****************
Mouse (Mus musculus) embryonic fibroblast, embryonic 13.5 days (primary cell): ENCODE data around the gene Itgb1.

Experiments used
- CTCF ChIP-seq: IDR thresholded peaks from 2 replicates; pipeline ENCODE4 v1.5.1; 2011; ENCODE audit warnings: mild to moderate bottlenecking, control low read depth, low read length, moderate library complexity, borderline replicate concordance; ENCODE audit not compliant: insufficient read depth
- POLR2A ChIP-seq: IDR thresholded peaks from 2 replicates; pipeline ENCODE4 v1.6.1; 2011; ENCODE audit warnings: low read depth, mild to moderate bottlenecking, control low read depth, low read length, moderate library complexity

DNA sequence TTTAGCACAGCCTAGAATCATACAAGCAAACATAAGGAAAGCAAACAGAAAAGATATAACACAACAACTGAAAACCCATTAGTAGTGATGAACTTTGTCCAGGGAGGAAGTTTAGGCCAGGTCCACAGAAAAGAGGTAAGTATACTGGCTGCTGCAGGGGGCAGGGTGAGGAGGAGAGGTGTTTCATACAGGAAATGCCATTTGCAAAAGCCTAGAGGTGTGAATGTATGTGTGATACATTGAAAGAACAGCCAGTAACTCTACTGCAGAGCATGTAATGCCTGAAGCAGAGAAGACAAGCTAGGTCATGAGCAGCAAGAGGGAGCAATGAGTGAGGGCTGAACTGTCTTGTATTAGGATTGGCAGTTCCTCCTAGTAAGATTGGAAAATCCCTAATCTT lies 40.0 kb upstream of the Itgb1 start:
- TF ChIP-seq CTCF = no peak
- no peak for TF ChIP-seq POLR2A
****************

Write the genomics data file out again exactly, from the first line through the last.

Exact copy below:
Mouse (Mus musculus) embryonic fibroblast, embryonic 13.5 days (primary cell): ENCODE data around the gene Itgb1.

Experiments used
- CTCF ChIP-seq: IDR thresholded peaks from 2 replicates; pipeline ENCODE4 v1.5.1; 2011; ENCODE audit warnings: mild to moderate bottlenecking, control low read depth, low read length, moderate library complexity, borderline replicate concordance; ENCODE audit not compliant: insufficient read depth
- POLR2A ChIP-seq: IDR thresholded peaks from 2 replicates; pipeline ENCODE4 v1.6.1; 2011; ENCODE audit warnings: low read depth, mild to moderate bottlenecking, control low read depth, low read length, moderate library complexity

DNA sequence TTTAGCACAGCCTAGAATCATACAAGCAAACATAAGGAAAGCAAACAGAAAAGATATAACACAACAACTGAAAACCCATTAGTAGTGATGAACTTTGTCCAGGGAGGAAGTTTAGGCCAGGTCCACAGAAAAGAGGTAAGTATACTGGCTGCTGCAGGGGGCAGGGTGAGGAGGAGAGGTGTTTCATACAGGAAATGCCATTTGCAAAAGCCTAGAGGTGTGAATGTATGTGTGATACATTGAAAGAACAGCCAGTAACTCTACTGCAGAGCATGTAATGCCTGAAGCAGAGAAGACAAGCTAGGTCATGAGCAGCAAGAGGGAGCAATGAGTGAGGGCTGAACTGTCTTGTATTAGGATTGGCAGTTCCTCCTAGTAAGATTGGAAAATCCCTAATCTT lies 40.0 kb upstream of the Itgb1 start:
- TF ChIP-seq CTCF = no peak
- no peak for TF ChIP-seq POLR2A